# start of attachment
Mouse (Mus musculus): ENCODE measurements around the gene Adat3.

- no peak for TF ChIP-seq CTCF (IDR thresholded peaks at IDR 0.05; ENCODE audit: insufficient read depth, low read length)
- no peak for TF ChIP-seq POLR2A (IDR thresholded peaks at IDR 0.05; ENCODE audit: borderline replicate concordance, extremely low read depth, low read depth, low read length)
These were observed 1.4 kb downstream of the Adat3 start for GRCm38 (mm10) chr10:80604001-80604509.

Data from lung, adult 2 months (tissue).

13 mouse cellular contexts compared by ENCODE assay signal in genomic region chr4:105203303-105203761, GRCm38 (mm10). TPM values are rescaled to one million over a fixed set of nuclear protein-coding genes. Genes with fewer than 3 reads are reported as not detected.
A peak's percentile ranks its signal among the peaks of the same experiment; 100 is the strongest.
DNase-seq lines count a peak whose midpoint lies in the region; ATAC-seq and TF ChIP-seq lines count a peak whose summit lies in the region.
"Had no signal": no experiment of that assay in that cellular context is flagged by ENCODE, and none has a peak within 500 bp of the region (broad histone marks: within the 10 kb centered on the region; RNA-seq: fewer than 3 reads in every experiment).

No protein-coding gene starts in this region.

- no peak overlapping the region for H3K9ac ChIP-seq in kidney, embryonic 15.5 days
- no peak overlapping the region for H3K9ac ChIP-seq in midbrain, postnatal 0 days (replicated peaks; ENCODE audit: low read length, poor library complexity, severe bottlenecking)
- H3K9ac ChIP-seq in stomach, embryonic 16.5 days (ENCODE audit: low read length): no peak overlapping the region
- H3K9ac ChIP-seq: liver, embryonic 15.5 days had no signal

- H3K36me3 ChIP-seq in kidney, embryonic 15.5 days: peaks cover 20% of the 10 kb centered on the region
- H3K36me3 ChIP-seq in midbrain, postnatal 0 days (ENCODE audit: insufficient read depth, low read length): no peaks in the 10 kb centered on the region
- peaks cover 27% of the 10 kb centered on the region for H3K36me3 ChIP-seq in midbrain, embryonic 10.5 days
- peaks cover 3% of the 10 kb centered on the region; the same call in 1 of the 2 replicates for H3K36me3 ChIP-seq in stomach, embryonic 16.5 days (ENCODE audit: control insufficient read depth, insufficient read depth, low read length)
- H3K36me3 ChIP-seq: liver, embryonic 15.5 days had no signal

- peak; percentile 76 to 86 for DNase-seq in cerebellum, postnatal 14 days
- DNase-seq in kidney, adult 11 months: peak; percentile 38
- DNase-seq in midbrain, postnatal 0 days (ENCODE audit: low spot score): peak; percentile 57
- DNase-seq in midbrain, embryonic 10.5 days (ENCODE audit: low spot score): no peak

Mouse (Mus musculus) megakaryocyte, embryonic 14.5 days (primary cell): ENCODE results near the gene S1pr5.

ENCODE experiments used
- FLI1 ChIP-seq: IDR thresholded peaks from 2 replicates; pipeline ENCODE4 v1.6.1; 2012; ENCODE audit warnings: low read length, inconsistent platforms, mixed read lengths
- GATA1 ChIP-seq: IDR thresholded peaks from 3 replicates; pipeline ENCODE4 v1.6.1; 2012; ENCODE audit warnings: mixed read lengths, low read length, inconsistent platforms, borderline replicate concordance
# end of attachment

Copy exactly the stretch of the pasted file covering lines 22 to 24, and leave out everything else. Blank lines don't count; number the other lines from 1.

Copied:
- DNase-seq in midbrain, postnatal 0 days (ENCODE audit: low spot score): peak; percentile 57
- DNase-seq in midbrain, embryonic 10.5 days (ENCODE audit: low spot score): no peak

Mouse (Mus musculus) megakaryocyte, embryonic 14.5 days (primary cell): ENCODE results near the gene S1pr5.